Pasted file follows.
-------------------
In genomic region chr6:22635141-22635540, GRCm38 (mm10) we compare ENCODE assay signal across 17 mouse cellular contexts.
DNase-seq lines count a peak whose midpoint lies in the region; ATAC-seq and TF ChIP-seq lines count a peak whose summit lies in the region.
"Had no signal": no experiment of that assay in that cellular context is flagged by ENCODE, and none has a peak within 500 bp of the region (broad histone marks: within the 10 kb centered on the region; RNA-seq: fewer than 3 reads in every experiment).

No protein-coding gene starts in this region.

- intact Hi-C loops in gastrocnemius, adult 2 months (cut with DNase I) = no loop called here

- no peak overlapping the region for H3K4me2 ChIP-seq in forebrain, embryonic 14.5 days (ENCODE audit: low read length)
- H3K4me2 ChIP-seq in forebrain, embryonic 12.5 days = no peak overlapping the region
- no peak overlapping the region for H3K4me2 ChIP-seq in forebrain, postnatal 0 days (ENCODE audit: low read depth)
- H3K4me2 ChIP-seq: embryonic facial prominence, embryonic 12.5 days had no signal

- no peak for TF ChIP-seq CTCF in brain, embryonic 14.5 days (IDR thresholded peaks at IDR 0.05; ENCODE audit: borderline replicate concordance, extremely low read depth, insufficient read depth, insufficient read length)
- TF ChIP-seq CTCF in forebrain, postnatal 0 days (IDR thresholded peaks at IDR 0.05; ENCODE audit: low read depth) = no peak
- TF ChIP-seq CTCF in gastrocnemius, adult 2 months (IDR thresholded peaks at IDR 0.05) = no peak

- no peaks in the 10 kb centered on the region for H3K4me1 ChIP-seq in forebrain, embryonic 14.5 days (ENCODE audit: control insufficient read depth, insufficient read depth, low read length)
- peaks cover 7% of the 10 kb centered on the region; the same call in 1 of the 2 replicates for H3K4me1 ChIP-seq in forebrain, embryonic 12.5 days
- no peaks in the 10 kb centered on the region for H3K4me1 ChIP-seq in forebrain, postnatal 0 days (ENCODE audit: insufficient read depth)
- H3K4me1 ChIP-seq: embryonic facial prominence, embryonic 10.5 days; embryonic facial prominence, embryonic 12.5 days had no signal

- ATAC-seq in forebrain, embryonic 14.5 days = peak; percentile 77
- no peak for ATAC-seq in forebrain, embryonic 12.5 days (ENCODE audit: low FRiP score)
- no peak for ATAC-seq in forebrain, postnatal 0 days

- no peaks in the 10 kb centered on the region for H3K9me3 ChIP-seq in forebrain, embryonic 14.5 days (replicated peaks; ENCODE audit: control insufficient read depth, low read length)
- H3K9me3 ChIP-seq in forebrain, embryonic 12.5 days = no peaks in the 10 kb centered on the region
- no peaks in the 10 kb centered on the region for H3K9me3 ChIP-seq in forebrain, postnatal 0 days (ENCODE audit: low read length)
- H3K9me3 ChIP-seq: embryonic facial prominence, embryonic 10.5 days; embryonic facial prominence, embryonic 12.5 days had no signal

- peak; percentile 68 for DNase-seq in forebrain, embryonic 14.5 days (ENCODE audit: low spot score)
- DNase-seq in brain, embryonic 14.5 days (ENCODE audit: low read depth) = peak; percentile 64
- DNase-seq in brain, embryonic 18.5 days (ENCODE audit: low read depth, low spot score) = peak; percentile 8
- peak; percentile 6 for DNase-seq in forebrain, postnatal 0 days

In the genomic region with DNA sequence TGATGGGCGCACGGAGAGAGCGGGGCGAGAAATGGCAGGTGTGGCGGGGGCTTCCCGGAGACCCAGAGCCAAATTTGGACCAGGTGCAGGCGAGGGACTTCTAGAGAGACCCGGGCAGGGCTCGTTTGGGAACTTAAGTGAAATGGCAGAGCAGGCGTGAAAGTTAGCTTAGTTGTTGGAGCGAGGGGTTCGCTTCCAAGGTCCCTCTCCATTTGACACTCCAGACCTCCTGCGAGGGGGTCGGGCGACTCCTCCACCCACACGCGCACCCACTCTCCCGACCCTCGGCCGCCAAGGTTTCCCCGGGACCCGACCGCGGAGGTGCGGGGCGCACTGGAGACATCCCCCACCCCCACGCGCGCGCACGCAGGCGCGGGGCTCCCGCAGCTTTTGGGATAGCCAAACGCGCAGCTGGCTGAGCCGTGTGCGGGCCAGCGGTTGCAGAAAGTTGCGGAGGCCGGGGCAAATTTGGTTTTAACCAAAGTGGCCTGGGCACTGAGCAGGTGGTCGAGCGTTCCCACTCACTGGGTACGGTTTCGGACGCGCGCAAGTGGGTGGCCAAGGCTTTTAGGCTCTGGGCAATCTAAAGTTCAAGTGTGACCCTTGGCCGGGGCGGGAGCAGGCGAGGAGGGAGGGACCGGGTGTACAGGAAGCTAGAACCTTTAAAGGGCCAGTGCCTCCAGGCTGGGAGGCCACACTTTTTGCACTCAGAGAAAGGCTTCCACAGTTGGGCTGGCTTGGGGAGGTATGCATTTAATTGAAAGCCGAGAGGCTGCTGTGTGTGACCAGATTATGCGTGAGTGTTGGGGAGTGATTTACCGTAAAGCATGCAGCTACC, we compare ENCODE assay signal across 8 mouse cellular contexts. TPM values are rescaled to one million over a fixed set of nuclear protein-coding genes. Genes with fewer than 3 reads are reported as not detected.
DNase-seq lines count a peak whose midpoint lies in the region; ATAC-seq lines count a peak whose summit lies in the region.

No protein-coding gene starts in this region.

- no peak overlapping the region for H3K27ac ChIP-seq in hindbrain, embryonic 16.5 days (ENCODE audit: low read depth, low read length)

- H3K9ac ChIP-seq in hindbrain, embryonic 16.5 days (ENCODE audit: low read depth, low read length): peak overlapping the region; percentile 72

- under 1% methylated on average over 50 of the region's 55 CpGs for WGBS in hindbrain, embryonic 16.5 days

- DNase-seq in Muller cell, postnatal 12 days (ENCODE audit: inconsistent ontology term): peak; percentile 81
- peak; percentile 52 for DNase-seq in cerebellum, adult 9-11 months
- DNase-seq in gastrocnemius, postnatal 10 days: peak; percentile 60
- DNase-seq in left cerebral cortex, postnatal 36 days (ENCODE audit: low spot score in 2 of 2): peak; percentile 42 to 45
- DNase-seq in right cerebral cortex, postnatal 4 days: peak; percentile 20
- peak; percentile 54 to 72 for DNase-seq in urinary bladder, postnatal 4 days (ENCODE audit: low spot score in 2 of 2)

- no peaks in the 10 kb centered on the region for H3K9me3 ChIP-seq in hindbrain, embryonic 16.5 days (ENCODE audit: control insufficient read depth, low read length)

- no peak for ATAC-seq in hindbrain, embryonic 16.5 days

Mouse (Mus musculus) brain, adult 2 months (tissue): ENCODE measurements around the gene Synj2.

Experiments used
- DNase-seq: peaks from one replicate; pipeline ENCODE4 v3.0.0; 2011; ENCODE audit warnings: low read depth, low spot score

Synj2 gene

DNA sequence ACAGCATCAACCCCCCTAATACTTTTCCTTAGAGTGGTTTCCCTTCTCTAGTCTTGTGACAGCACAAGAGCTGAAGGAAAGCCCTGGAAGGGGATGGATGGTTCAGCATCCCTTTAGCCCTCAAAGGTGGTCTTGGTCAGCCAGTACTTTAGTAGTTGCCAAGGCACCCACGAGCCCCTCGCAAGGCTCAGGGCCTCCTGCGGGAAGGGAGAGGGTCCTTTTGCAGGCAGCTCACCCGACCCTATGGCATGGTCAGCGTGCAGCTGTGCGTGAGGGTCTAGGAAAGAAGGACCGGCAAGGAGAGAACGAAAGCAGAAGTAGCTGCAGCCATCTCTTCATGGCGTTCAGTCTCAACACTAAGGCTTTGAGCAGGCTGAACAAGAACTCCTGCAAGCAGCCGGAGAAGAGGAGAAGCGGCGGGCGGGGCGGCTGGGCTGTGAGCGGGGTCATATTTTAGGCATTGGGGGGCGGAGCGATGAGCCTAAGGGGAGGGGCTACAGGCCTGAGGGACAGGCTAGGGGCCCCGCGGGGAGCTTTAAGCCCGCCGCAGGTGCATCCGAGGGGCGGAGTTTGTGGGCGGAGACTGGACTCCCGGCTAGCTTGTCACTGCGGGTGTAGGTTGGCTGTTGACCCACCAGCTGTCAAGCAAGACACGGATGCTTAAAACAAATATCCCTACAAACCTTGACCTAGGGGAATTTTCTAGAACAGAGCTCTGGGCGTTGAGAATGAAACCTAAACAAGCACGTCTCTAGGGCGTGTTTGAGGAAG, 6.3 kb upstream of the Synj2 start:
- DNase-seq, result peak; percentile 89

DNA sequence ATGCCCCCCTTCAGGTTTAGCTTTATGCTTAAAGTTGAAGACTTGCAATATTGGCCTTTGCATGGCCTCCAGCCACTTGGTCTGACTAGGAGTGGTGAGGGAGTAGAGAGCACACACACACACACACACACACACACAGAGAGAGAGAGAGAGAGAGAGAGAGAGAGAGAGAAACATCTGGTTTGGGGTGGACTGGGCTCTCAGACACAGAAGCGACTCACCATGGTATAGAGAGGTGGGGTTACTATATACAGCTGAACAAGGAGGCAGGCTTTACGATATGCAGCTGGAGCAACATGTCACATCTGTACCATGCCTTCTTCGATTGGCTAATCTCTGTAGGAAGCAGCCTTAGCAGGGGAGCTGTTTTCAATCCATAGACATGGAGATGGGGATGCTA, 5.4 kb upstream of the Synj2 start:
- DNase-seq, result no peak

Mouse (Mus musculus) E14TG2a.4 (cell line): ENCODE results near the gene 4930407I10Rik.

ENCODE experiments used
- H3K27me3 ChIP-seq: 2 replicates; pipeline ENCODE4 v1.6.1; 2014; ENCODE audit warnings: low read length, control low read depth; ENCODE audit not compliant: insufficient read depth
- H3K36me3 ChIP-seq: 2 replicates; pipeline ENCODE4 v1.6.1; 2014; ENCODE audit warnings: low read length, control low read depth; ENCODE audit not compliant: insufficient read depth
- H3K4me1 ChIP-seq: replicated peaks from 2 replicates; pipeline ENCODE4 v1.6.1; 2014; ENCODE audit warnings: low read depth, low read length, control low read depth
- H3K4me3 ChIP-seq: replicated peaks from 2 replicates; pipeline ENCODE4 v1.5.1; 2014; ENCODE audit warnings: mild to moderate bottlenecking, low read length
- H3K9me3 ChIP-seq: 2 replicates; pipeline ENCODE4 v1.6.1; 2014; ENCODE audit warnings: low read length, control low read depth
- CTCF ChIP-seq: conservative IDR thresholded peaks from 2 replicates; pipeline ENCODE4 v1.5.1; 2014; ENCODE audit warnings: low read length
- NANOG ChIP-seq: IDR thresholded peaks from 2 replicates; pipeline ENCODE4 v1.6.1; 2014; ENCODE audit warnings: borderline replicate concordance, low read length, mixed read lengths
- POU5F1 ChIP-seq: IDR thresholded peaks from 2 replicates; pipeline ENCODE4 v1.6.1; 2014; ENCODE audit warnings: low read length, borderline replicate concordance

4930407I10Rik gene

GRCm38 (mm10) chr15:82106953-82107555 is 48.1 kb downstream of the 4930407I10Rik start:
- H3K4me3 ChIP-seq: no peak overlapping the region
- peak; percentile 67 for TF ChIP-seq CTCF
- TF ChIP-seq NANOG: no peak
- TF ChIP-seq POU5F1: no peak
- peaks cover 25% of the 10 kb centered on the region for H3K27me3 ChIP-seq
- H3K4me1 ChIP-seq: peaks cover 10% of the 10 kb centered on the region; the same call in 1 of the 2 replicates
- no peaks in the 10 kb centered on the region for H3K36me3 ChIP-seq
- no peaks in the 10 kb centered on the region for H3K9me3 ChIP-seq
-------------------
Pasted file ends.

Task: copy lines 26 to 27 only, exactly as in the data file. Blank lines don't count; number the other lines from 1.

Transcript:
- DNase-seq in brain, embryonic 18.5 days (ENCODE audit: low read depth, low spot score) = peak; percentile 8
- peak; percentile 6 for DNase-seq in forebrain, postnatal 0 days